Non­fic­tion

On the Front Lines in a Chang­ing Jew­ish World: Col­lect­ed Writ­ings, 1988 – 2013

  • Review
By – May 1, 2015

Over the 25 years cov­ered by this book, Michael Kotzkin served in key posi­tions with the Jew­ish Fed­er­a­tion of Met­ro­pol­i­tan Chica­go and thus found him­self both lit­er­al­ly and fig­u­ra­tive­ly at the cen­ter of Amer­i­can-Jew­ish life. This vol­ume is a col­lec­tion of essays, speech­es, let­ters, and oth­er writ­ings from that peri­od which, in his Pref­ace, Yos­si Klein Hale­vi char­ac­ter­izes as dis­patch­es from the front line in the war for Jew­ish legitimacy.”

Kotzkin cov­ers a vast range of issues and shares many fas­ci­nat­ing expe­ri­ences. Rather than pre­sent­ing these episodes in chrono­log­i­cal order, he has divid­ed his mem­oir into eight sec­tions, each devot­ed to a sep­a­rate top­ic. After a brief intro­duc­tion in which he shares some of his per­son­al back­ground, Kotzkin describes sev­er­al of his vis­its to the Old World,” where Jew­ish life once flour­ished. Many of these vis­its were of an offi­cial nature and his descrip­tions reflect this. The most touch­ing essay, how­ev­er, describes a fam­i­ly vis­it to Odessa and recalls life in that for­mer­ly very Jew­ish city with warmth, sen­si­tiv­i­ty, and deeply per­son­al references.

The next two sec­tions are devot­ed to The Ter­ror­ist Threat at Home and Abroad” and Anti-Semi­tism Old and New: From Far­rakhan to Dele­git­imiza­tion.” Here Kotzkin makes the point that Jew­ish vul­ner­a­bil­i­ty seems increas­ing­ly hard to come by”; instead, pub­lic opin­ion tends to por­tray Israelis more as vic­tim­iz­ers than as vic­tims.” He wor­ries about the grow­ing pres­ence of anti-Semi­tism on col­lege cam­pus­es but sees the great­est threat to the Amer­i­can Jew­ish com­mu­ni­ty as com­ing not from anti-semi­tism but from the assim­i­la­tion made eas­i­er by our being more wide­ly accept­ed.” His response to these prob­lems is to bet­ter defend Israel and the Jew­ish com­mu­ni­ty in the media as well as increase — and improve — Jew­ish stud­ies pro­grams in col­leges and elsewhere.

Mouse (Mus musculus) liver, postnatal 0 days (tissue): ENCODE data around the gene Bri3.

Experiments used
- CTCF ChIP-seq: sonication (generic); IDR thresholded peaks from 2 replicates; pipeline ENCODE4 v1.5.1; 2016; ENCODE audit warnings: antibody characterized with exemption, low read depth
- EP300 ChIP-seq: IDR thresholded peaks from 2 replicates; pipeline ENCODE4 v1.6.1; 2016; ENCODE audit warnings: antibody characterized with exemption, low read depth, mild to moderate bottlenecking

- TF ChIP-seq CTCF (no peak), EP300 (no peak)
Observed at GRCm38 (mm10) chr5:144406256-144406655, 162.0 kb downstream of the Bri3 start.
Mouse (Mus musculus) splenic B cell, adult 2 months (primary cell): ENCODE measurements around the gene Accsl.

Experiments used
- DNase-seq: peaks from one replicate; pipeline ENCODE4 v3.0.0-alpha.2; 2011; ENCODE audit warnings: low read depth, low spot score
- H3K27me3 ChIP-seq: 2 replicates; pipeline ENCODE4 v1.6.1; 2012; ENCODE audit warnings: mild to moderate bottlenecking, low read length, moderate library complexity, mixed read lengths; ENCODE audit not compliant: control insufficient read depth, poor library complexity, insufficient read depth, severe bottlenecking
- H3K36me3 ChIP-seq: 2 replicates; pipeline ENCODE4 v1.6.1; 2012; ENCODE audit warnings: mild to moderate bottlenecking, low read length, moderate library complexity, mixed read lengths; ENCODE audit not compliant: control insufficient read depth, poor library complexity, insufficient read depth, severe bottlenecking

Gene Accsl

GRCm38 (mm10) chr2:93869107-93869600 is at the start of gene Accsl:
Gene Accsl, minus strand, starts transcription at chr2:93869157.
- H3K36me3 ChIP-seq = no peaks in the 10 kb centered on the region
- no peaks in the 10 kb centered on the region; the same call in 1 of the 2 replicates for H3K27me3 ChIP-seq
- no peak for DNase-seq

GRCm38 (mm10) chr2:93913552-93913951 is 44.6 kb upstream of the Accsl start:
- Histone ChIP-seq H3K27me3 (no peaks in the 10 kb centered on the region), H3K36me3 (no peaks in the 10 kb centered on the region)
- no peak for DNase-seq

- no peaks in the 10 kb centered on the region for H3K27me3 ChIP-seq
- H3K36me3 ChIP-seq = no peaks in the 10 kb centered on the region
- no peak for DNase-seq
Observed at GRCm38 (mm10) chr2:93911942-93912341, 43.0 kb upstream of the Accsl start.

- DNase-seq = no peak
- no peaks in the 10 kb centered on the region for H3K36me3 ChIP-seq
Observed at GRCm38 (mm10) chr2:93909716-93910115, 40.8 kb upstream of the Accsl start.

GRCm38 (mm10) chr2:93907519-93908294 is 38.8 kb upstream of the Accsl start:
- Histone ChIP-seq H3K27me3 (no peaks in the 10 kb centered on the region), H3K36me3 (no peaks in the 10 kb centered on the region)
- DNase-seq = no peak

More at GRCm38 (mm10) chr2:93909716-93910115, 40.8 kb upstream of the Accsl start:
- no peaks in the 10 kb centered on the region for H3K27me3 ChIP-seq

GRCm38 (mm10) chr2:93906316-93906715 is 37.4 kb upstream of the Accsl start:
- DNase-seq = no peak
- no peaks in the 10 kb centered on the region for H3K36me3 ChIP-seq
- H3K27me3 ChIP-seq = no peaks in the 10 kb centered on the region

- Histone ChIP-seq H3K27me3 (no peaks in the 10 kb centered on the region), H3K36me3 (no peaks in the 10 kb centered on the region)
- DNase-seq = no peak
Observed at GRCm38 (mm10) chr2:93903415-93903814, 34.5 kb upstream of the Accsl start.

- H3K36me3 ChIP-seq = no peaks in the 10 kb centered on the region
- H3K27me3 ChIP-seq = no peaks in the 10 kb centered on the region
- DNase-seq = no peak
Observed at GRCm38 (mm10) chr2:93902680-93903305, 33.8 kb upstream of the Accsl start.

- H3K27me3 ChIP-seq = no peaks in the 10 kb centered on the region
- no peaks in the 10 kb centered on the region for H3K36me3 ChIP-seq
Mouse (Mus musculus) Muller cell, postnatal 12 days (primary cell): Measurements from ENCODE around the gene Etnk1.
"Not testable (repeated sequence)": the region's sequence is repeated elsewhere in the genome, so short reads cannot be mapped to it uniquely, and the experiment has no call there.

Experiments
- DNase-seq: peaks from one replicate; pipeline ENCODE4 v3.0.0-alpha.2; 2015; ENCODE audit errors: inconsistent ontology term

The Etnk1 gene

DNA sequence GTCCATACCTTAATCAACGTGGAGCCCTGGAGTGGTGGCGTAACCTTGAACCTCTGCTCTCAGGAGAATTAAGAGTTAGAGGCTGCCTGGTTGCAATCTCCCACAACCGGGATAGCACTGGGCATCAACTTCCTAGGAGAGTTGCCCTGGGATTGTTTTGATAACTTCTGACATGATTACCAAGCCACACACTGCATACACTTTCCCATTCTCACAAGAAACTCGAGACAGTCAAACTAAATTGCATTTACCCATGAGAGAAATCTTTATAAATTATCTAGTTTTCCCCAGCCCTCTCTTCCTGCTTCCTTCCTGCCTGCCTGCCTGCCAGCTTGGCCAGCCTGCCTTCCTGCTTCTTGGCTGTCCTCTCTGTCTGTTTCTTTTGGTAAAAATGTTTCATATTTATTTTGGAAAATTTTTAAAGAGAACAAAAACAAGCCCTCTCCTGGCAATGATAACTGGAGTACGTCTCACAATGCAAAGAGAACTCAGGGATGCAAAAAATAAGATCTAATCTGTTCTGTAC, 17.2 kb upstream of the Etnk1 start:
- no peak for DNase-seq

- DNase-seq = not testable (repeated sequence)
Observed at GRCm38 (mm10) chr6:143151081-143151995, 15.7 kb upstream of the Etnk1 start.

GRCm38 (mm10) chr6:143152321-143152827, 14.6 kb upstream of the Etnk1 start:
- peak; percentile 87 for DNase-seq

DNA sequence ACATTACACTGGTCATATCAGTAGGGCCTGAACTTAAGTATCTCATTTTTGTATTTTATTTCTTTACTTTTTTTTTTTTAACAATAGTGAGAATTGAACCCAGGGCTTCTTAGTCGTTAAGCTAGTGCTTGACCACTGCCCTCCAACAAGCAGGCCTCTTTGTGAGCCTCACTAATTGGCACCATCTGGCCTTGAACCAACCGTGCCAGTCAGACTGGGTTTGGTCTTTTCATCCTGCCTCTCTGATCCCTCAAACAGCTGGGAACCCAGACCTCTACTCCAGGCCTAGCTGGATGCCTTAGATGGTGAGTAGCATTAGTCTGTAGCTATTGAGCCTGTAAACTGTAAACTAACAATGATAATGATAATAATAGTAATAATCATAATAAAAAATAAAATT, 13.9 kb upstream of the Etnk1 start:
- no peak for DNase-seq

As a Chicagoan, Kotzkin is espe­cial­ly con­scious of Louis Far­rakhan and the Nation of Islam, and he describes the grow­ing alien­ation between the Jew­ish and African-Amer­i­can com­mu­ni­ties and, by exten­sion, between Jew­ish and Protes­tant orga­ni­za­tions. On the oth­er hand, he wel­comes the increas­ing­ly close ties which have devel­oped between the Roman Catholic Church and its insti­tu­tions and exten­sive­ly prais­es Joseph Car­di­nal Bernadin, with whom he has estab­lished a warm per­son­al rela­tion­ship and whom he accom­pa­nied on a pil­grim­age to Israel.

The penul­ti­mate sec­tion of the book is devot­ed to Fram­ing the Com­mu­nal Agen­da and Advanc­ing Jew­ish Peo­ple­hood,” while the final sec­tion con­tains essays reflect­ing on the influ­ence of lit­er­a­ture, film and dra­ma and such influ­en­tial fig­ures as Roth, Bel­low, and others.

In his Post­script, Kotzkin asks Where to now?” Sad­ly, his vision of the future of the Amer­i­can-Jew­ish com­mu­ni­ty is prob­lem­at­ic, par­tic­u­lar­ly regard­ing Israel; he believes that the sense of a uni­fied com­mu­ni­ty is break­ing down,” espe­cial­ly among the younger generation.

Relat­ed Content:


Read Michael C. Kotzin’s Vis­it­ing Scribe Posts

Rad­i­cal Islamism’s War Against the Jews: Who Cares? (Part 1)

Rad­i­cal Islamism’s War Against the Jews: Who Cares? (Part 2)

Amer­i­can Jew­ish Writ­ers and Israel

Peter L. Roth­holz head­ed his own Man­hat­tan-based pub­lic rela­tions agency and taught at the Busi­ness and Lib­er­al Arts (BALA) pro­gram at Queens Col­lege. He lives in East Hamp­ton, NY and San­ta Mon­i­ca, CA and is a fre­quent con­trib­u­tor to Jew­ish publications.

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